The World’s #1 Executive Coaching and Business Coaching Blog (2017-2020)

Strong corporate culture always has and always will require strong leadership.

Leadership quality is the primary determinant of the quality of the work culture.

In fact, my own experiences and many studies of corporate culture conclude that the single most important factor in having a strong corporate culture is having outstanding leaders. This will not change in 2020. In fact, if anything, the importance of leadership to a thriving corporate culture will grow in importance.

But many other changes in corporate culture are on the horizon, and they have to do with human culture, connectivity, and technology. The old top-down management, 9-to-5 jobs inside office buildings equipped with rows of cubicles are starting to become the exception rather than the rule. As we reach 2020 and beyond, culture will depend on agility and innovation; social responsibility and sustainability; and reputation and transparency.

Corporate Culture Will Require Agility and Innovation

With technology continuing to evolve at a blistering pace, agile work environments are necessary. Individuals, teams, and entire businesses are increasingly expected to be engaged with customers and clients, and to respond to demands quickly via technology.

And not only is technology evolving rapidly, so are consumer demands. Individuals and businesses have more choices than ever in terms of product and service providers, and the businesses that neglect agility stand to lose out in a major way.

Corporate Social Responsibility and Sustainability

Corporations’ responsibilities no longer end with shareholders, employees, and customers. Today’s business is expected to be a part of the larger community. And this is not just a “feel-good” PR move. Companies that invest in their communities, learn about them and strive to make them better are naturally more attuned to “what is going on” in the world, and what people need.

Sustainability is another principle that will become harder to ignore. Reducing waste and innovating new ways to minimize impact on the environment is good business. It’s also good for corporate reputation, which is another factor that is becoming more critical to business success.

People expect businesses in their community to help make the community a better place.

Corporate Reputation and Transparency Increasingly Important

The combination of social media and the mobile revolution has meant that businesses have no choice but to pay attention to their reputation. Bad reviews or scandals can be exposed to people around the world instantly. But one thing will always true: the best way to have a good reputation is to conduct business ethically and honestly.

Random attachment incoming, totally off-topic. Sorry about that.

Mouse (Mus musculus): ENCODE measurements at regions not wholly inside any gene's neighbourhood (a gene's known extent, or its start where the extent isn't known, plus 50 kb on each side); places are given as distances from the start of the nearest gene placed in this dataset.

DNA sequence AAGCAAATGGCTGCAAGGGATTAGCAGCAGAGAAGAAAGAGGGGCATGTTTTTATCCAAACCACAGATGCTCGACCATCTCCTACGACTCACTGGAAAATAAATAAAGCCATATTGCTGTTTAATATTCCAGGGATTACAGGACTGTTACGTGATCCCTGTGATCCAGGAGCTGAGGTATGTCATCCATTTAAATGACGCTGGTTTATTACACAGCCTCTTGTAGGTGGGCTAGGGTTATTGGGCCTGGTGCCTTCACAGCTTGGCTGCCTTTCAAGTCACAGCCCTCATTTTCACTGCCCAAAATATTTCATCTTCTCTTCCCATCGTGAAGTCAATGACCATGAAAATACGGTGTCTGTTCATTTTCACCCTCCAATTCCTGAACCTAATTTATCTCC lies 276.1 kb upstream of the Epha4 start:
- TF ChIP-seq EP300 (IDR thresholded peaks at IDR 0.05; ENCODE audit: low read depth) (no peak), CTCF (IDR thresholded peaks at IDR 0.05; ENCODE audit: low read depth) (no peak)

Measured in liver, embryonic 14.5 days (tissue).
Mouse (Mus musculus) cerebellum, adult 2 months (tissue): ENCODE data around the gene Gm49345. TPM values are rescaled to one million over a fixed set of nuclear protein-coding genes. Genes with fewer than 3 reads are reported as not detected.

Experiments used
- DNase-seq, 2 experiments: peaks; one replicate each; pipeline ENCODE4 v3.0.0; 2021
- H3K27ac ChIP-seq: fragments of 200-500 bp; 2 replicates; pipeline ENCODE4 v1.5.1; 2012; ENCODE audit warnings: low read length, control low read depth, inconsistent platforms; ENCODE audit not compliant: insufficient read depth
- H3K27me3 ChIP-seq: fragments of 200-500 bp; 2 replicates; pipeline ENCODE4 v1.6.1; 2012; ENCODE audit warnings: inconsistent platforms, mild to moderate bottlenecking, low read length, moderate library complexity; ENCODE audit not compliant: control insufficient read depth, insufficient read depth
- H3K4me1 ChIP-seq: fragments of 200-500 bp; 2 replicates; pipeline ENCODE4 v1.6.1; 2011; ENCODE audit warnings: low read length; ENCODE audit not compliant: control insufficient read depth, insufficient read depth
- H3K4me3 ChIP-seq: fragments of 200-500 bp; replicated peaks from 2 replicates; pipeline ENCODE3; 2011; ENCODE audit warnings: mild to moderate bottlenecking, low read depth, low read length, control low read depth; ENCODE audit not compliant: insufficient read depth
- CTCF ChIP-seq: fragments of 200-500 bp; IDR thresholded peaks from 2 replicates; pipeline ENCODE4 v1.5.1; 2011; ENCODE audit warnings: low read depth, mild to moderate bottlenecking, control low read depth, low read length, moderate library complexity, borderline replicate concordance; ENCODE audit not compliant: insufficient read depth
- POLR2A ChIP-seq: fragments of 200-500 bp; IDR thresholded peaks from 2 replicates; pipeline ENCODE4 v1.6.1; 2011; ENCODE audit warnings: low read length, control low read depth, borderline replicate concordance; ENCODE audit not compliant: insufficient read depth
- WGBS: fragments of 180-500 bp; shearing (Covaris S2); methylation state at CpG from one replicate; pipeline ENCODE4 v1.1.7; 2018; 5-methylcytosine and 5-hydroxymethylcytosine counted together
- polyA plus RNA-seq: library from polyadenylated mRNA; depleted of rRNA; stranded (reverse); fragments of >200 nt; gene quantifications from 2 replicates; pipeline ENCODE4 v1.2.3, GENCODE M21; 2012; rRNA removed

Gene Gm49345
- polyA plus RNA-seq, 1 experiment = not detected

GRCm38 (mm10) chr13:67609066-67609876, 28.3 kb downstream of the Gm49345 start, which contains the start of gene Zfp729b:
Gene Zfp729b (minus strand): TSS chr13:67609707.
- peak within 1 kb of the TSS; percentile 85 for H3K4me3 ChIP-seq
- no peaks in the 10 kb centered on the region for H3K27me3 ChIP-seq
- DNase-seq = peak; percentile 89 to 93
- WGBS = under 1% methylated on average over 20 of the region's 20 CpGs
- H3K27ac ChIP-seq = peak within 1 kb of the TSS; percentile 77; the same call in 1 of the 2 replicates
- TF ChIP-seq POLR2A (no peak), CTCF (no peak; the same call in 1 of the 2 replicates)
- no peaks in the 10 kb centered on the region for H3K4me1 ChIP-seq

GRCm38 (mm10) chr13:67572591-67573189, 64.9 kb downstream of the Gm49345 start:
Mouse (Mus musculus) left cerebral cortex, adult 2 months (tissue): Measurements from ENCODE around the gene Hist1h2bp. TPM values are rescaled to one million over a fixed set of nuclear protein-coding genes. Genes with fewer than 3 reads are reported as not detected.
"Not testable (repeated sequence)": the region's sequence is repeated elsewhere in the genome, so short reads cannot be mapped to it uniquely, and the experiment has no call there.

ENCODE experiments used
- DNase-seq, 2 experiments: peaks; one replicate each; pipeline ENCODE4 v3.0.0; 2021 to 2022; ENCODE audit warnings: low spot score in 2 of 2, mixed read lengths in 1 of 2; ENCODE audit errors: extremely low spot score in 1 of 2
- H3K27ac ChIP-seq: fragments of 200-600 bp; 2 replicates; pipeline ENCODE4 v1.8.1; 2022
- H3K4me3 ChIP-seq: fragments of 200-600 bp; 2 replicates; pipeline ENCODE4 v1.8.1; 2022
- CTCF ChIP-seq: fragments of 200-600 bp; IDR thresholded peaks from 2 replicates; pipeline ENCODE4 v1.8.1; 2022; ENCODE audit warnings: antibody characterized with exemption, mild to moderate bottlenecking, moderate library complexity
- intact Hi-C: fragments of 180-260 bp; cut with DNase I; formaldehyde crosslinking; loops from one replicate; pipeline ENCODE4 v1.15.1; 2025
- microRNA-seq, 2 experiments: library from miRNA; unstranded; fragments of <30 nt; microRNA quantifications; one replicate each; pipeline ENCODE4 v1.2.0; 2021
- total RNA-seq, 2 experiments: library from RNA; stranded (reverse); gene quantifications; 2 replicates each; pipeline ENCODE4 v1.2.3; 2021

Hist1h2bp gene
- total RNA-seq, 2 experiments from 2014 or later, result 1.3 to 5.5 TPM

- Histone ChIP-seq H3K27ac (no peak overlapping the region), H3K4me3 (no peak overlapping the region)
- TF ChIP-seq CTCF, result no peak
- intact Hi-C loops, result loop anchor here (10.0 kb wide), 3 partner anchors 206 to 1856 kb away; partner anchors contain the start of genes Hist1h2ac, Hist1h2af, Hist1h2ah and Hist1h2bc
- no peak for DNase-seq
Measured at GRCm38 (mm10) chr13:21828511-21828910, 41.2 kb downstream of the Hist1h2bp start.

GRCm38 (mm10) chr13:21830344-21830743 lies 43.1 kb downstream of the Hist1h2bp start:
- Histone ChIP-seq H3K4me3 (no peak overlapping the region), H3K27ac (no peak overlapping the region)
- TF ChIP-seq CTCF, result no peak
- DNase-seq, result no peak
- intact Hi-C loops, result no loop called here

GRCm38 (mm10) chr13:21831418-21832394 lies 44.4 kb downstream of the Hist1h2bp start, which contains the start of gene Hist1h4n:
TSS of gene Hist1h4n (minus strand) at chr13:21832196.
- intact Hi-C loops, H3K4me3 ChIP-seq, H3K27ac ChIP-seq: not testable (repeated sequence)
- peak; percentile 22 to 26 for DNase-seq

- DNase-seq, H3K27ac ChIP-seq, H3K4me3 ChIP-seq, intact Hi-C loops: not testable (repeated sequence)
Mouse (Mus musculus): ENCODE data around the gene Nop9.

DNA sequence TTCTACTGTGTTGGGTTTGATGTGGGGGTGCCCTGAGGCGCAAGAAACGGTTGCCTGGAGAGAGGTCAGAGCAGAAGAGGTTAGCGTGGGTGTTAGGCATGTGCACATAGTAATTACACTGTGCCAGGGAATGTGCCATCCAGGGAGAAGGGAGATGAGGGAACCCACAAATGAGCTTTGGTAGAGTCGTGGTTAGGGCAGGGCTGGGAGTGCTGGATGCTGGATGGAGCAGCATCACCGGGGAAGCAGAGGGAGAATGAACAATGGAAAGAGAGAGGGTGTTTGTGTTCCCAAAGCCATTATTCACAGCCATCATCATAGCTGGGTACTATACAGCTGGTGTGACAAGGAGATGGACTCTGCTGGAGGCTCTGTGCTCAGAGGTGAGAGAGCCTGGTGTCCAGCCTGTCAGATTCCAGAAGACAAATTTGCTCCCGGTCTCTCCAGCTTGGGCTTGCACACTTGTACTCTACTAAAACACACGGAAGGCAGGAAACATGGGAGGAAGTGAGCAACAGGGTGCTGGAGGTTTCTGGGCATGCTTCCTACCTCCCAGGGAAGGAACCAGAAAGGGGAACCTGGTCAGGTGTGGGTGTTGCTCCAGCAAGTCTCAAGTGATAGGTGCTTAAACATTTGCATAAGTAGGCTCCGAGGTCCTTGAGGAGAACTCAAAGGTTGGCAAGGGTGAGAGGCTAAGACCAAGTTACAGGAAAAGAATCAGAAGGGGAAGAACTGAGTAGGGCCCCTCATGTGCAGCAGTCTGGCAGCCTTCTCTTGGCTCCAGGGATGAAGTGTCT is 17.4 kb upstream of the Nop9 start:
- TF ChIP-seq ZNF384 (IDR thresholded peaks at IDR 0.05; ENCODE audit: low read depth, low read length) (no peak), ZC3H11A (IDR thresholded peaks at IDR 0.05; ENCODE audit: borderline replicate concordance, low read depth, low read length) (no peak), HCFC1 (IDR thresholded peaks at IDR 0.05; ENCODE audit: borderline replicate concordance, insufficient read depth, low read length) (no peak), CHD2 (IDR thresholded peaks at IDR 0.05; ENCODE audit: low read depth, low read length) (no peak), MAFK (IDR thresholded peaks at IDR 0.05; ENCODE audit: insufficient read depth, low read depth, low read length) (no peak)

Corporate culture has a bigger impact than you might expect on company reputation. When culture demands “more by whatever means” and neglects the well-being and development of employees, people will eventually cut corners. And when such an attitude becomes entrenched, reputational problems will follow. Businesses that prioritize transparency and honesty publicly, and that practice those principles privately are far better positioned to maintain a good reputation (which tends to attract the best talent, in a virtuous cycle).

Leadership Is the Key

Without excellent leadership, businesses will be ill-prepared to make the most of company culture. Good culture struggles to survive when it is led by apathetic, out-of-touch, or stuck-in-the-past leaders. Leaders who don’t invest in their own leadership capabilities do their organizations a major disservice. There’s no going back to old leadership structures and models that are no longer effective.

Companies that invest in leadership coaching not only demonstrate their dedication to having great leadership but also their dedication to having a great corporate culture. Leadership coaching can be an outstanding way to help seasoned leaders understand why changes in markets, demographics, and technologies require that they continue to grow too.

Leadership isn’t static, but something that thrives (or doesn’t) along with changes in corporate culture. Leaders who pay attention to how the world in general and their workforce, in particular, are changing are leaders who will be better prepared to meet the challenges of business in 2020 and beyond. I hope you’ll be on the lookout for my new book, The Intelligent Leader, available starting October 15.

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